I started making papercuttings in 2011 after an injury left me unable to dance, hike, do yoga and other physical activities that were part of my artistic and my everyday life. One day, during my healing period, I picked up an X-Acto knife and created a cut-out of a woman’s back. I was struck by how satisfying it was to remove segments of paper to create an image. I later realized what a welcome metaphor for life this was—how we can find simple beauty and joy by cutting away that which no longer serves us. Of course, paper is crisp and thin and therefore often easier to extract than the viscous and clingy parts of oursevles, but practice is a good thing. For me, the X-acto blades—inexpensive and easy to replace—offer a sharp reminder of how to keep going.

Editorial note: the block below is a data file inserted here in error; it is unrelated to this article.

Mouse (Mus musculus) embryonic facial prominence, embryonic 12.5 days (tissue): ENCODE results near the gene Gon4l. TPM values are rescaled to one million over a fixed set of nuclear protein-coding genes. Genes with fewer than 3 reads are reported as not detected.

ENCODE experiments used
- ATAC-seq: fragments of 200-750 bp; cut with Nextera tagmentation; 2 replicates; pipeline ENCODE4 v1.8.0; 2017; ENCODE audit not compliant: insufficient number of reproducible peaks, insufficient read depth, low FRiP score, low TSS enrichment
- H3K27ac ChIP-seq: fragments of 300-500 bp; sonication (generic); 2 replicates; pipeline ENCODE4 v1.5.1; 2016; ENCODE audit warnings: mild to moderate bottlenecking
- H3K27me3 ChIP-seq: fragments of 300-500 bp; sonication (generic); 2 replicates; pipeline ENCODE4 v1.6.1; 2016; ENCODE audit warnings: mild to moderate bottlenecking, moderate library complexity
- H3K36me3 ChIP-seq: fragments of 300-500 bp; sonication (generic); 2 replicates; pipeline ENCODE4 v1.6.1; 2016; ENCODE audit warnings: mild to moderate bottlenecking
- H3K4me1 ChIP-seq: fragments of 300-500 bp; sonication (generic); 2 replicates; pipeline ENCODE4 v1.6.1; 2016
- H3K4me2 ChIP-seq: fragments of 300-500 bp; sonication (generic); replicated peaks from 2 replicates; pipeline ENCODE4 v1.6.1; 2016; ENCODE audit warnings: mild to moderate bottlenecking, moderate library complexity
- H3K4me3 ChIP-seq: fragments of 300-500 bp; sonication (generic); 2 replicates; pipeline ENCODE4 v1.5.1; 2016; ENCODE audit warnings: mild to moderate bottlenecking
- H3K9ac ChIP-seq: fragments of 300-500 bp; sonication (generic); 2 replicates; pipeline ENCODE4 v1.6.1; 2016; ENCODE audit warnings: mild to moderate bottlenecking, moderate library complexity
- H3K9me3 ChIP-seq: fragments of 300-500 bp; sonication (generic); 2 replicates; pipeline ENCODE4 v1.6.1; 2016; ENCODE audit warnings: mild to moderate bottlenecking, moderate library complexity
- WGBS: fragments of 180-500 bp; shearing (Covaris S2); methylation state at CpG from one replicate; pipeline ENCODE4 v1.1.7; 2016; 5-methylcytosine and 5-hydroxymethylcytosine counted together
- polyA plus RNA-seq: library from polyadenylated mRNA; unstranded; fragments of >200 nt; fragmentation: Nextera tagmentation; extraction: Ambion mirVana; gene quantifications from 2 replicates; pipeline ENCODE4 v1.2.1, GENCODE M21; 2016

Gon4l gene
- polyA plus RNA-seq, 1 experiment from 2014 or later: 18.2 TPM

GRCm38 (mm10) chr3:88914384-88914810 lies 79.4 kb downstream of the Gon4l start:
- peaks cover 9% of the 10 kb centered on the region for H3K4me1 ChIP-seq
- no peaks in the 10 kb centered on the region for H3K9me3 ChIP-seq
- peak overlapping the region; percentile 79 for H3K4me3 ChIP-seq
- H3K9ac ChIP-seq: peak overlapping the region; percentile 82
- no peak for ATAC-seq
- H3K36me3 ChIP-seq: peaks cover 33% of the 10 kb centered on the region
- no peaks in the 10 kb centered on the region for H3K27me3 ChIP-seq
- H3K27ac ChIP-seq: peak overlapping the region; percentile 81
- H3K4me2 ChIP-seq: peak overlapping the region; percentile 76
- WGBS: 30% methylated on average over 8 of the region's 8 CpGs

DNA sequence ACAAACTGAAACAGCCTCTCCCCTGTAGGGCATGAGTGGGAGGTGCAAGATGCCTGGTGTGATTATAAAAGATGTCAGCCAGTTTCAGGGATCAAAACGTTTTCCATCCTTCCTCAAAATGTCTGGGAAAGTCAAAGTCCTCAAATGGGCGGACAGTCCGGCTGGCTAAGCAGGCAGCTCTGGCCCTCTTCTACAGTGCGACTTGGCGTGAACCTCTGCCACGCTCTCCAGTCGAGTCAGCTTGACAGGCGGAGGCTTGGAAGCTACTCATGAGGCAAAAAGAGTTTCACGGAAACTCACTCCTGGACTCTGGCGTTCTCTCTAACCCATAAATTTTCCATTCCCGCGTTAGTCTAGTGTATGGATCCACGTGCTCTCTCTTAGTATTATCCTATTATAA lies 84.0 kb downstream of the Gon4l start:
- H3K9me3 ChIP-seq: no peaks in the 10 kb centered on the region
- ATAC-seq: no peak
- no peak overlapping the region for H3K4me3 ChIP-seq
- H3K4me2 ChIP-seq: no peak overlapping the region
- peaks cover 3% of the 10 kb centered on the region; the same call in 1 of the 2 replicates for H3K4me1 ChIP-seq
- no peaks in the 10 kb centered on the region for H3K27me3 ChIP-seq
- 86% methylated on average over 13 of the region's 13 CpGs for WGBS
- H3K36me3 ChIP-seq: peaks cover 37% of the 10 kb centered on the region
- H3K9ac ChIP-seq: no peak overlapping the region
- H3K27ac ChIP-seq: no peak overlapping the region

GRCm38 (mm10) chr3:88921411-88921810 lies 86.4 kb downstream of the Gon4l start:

My work tends to explore themes of nature, spirituality, the body—and often how the three converge. I lean toward the quirky and whimsical and often look for some sort of “edge” in an image—the unexpected, the odd, the improbable possible. Frequently, the images—and my making of them—invite me to transcend struggle by reminding me of joy and levity.
Visit my other web site to learn about my other artistic and community endeavors.